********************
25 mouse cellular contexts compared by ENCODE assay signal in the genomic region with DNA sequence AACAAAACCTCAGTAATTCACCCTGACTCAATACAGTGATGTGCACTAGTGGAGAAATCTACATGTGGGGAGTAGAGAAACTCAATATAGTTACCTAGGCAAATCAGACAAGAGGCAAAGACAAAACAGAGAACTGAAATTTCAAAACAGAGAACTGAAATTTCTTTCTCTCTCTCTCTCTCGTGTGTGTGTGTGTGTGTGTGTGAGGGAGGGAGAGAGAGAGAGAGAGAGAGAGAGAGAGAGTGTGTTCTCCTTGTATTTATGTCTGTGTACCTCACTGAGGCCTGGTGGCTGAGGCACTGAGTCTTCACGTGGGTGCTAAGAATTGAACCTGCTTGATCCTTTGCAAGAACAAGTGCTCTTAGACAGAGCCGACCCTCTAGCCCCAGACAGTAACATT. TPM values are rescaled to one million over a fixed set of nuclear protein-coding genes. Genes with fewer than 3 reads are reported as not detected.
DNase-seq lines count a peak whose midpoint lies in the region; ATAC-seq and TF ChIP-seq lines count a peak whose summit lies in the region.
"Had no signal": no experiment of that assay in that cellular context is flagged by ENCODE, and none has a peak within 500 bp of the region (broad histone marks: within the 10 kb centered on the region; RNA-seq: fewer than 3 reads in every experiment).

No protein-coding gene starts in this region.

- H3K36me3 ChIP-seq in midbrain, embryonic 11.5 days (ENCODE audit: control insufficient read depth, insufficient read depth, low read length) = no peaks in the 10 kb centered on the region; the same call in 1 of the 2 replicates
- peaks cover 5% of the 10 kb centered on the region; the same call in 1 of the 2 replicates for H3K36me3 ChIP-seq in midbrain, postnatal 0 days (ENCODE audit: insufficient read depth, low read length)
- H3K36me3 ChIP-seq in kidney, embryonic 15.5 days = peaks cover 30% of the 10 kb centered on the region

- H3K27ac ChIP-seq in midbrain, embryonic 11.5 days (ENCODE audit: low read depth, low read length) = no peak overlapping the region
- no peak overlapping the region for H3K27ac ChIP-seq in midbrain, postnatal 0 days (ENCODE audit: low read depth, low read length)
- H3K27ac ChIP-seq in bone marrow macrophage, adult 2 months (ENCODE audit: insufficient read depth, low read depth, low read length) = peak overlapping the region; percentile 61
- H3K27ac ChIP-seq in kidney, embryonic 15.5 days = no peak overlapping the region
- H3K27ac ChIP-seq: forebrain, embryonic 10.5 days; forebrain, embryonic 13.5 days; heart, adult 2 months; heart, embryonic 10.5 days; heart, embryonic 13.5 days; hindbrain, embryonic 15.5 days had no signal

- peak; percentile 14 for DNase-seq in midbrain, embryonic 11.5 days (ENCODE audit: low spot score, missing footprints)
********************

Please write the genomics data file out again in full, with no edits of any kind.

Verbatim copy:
25 mouse cellular contexts compared by ENCODE assay signal in the genomic region with DNA sequence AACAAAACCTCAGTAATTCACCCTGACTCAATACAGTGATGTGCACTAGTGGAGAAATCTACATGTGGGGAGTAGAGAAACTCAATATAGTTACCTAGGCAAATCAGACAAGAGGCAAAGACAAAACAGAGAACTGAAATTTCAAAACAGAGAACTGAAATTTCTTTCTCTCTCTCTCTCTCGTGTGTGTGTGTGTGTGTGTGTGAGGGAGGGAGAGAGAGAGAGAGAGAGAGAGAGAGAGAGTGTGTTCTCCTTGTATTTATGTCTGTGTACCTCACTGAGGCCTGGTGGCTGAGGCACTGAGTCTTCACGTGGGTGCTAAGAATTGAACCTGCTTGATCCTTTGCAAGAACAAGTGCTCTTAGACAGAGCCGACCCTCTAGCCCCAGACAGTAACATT. TPM values are rescaled to one million over a fixed set of nuclear protein-coding genes. Genes with fewer than 3 reads are reported as not detected.
DNase-seq lines count a peak whose midpoint lies in the region; ATAC-seq and TF ChIP-seq lines count a peak whose summit lies in the region.
"Had no signal": no experiment of that assay in that cellular context is flagged by ENCODE, and none has a peak within 500 bp of the region (broad histone marks: within the 10 kb centered on the region; RNA-seq: fewer than 3 reads in every experiment).

No protein-coding gene starts in this region.

- H3K36me3 ChIP-seq in midbrain, embryonic 11.5 days (ENCODE audit: control insufficient read depth, insufficient read depth, low read length) = no peaks in the 10 kb centered on the region; the same call in 1 of the 2 replicates
- peaks cover 5% of the 10 kb centered on the region; the same call in 1 of the 2 replicates for H3K36me3 ChIP-seq in midbrain, postnatal 0 days (ENCODE audit: insufficient read depth, low read length)
- H3K36me3 ChIP-seq in kidney, embryonic 15.5 days = peaks cover 30% of the 10 kb centered on the region

- H3K27ac ChIP-seq in midbrain, embryonic 11.5 days (ENCODE audit: low read depth, low read length) = no peak overlapping the region
- no peak overlapping the region for H3K27ac ChIP-seq in midbrain, postnatal 0 days (ENCODE audit: low read depth, low read length)
- H3K27ac ChIP-seq in bone marrow macrophage, adult 2 months (ENCODE audit: insufficient read depth, low read depth, low read length) = peak overlapping the region; percentile 61
- H3K27ac ChIP-seq in kidney, embryonic 15.5 days = no peak overlapping the region
- H3K27ac ChIP-seq: forebrain, embryonic 10.5 days; forebrain, embryonic 13.5 days; heart, adult 2 months; heart, embryonic 10.5 days; heart, embryonic 13.5 days; hindbrain, embryonic 15.5 days had no signal

- peak; percentile 14 for DNase-seq in midbrain, embryonic 11.5 days (ENCODE audit: low spot score, missing footprints)